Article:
With the combination of teamwork and what he calls "the right ingredient of desperation", Oldham and the Stones did just that. "They had a pretty good idea of what their idols had done," he says, "they just had to work out how to get it onto tape." What the first singles reveal is the sound of a band fashioning their idols in their own image, retooling "Not Fade Away", and, on the likes of "Time Is on My Side", mastering the art of locking down their maddening, mesmerising groove into the fade-out. The Stones have the greatest fade-out grooves in rock, and this one still makes you want to smash up the furniture.

The shine has never faded from the Stones' catalogue, and in its latest format you can almost see the raw, youthful face of this music afresh. By removing them from the crowded field of the compilation CD, these two-track wonders shine even brighter, though no amount of digital cleansing can rein in the sheer energy of "Bye Bye Johnny" or "It's Alright", where the band reaches full throttle as if the fabric of the sound itself is being torn.

The highlights of the set are the comparatively rare EPs, the first released after their second Beatle-penned single, the second recorded at Chess Studios in Chicago, a defining moment in the growth of their sound, and the third a gloriously raucous record of three scream-drenched ballroom appearances in March 1965 at the Regal, Edmonton, the Empire, Liverpool, and the Palace, Manchester. Legend has it that engineer Glyn Johns simply slung a microphone over the balcony on a length of cable, though, as Oldham admits, the result was augmented by a few deft studio overdubs. "You can see one thing on the stage," he says, "but when it's an audio-only experience, you've got to make adjustments."

Out of all their peers, the Stones remain alone in eschewing the middle-age spread of radio sessions, outtakes, demos and live tracks that have fattened the catalogues of virtually every other Sixties legend. So no airing for the infamously X-rated "Andrew's Blues", or for the handful of demos recorded before the signing to Decca. Calling it "none of my daily business", Oldham has no explanation for the enduring leanness of the Stones' catalogue, but his response reveals an enduringly pure pop heart. "I'm not sure that I care to let the public hear everything. Plus, I'm not interested in outtakes. I'm interested in hits."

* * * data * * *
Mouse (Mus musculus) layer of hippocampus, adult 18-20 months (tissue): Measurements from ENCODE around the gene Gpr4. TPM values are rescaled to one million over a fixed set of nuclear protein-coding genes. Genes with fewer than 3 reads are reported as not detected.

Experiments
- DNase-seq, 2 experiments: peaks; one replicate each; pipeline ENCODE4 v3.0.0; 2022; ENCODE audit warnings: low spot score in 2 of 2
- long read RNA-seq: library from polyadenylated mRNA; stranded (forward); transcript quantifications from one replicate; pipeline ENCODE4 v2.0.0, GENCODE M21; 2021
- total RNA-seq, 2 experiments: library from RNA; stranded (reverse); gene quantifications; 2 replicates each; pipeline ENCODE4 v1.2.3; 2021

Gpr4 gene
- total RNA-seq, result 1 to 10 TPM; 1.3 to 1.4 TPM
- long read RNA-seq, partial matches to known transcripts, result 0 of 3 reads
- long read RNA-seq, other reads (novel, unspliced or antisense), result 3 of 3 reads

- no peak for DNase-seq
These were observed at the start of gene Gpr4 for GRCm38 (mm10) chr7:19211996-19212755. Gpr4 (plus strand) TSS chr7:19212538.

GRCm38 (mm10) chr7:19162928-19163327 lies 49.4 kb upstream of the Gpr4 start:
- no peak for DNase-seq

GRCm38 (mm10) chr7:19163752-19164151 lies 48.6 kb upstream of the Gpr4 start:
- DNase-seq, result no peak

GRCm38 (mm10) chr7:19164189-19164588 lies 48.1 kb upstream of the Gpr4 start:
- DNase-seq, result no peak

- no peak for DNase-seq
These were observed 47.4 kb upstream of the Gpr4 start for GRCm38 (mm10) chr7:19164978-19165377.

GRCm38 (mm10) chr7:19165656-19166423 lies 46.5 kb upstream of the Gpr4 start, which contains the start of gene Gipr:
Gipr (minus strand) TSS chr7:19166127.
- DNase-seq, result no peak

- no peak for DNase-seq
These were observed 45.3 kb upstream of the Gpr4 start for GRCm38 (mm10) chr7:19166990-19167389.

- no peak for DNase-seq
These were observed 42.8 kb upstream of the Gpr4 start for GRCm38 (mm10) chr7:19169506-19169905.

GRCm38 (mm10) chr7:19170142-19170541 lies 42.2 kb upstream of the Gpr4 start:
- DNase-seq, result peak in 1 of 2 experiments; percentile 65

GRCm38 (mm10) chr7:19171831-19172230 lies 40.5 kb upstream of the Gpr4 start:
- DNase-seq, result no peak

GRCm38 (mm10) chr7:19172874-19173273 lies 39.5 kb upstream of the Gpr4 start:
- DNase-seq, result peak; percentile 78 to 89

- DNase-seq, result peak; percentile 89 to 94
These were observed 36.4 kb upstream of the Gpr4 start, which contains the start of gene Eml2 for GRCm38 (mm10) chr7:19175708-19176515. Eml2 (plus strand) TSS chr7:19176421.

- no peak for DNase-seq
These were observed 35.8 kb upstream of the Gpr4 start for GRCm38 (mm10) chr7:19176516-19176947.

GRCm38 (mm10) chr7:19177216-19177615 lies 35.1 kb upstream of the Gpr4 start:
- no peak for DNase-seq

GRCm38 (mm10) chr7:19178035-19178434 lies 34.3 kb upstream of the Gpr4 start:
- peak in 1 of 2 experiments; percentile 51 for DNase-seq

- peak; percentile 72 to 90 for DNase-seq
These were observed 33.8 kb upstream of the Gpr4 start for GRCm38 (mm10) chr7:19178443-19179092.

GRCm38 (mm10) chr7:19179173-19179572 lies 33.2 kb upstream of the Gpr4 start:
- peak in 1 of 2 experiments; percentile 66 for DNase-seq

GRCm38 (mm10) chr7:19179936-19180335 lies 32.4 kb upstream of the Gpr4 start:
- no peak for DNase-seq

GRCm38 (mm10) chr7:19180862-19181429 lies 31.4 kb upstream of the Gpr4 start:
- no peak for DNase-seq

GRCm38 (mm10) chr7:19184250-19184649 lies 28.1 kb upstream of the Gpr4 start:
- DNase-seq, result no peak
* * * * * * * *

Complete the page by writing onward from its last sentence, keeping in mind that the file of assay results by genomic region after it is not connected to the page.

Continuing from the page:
Singles 1963-65 represents the silver age of the Stones as a singles band, and is another example of the seemingly inexhaustible appetite for the Sixties pop revolution - at least for the record companies. For Oldham, who remastered all these tracks for CD in 1986 but had no involvement in the Singles project, it says more about the state of the business than the state of the public.

"The shine has left the building," he says, of an industry seeing its profits unravel into the download generation. Plundering the back-catalogue is a way of "making up the bottom line for all the awful mistakes and overheads that run the music of today. It's awful out there," he says, fresh from a week of music-business schmoozing in LA, "just chock full of landmines."

Having stepped on several over the years, he can glean some pleasure from the CD release of The Rolling Stones Songbook, as performed by the Andrew Loog Oldham Orchestra, a 1966 curio-turned-cult-object in the wake of The Verve's famous sampling of his orchestral arrangement for "The Last Time". "Bittersweet Symphony" may have built a worldwide hit from a work that Oldham admits sold about 200 copies on release, but while Allen Klein secured writing credits for Jagger/Richards, Oldham's trip to court was less profitable. "Boring, painful and unsatisfactory," he says of it. The CD release was struck as part of a final settlement. "My lawyer insisted on putting a smile on my face about something," he adds drily.

Oldham produced several albums of orchestral pop covers, employing John Paul Jones and Jimmy Page, and the arranging talents of David Whittaker, to fashion a soundscape of drenched colours and kitsch overtones, its influences ranging from Jack Nitzsche's "Lonely Surfer" through Morricone's "A Fistful of Dollars" and Nelson Riddle's settings for Sinatra. What's tantalising is what else may follow. "I've got bass guitar duets recorded between Brian Jones and Jet Harris with my orchestra that have never been out," reveals Oldham, "and a stellar version of Steve Marriott singing "Tell Me". If I'm a good boy and there's a healthy reaction to this one, the other recordings might see the light of day."

Following the Stones' lap of honour with the Forty Licks tour, DVD, and album, their past looms as large as the video screens on stage behind them. The Stones are totemic, trailing their colours from an age that decorates our own with its gilded cage of heroes and casualties.

"You can hang us and we still won't die," Keith Richards quipped in the mid-1990s, around the same time Oldham was loosening the noose of addictions he had carried since the mid-Sixties. In the decade that followed he wrote two of the best books on the era you'll ever need in Stoned and 2Stoned, and continues to work on the last of the trilogy, Stoned Free, describing it as "less biographical and more a look at today through the major players of the first books - the Stones, the Who, the Beatles, Phil Spector."

For Oldham, one senses, the past can look after itself; he has other fish to fry. "In Stoned Free," he says, "I look at the world in which the young songwriter and artist enters, and discuss the old rules that work and what are new that don't." If one thing's certain, the teenage hustler who made the Stones - some say in his own outrageous image - should know the rules by now.

Andrew Loog Oldham introduces 'Charlie is My Darling' at the Triptych Festival in Glasgow on 28 April, Edinburgh on 29 April, and Aberdeen on 1 May (www.triptych04.com)and at the Belfast Cathedral Quarter arts festival (www.cqaf.com) on 3 May. 'The Rolling Stones Singles Vol 1 1963-65' is out on Monday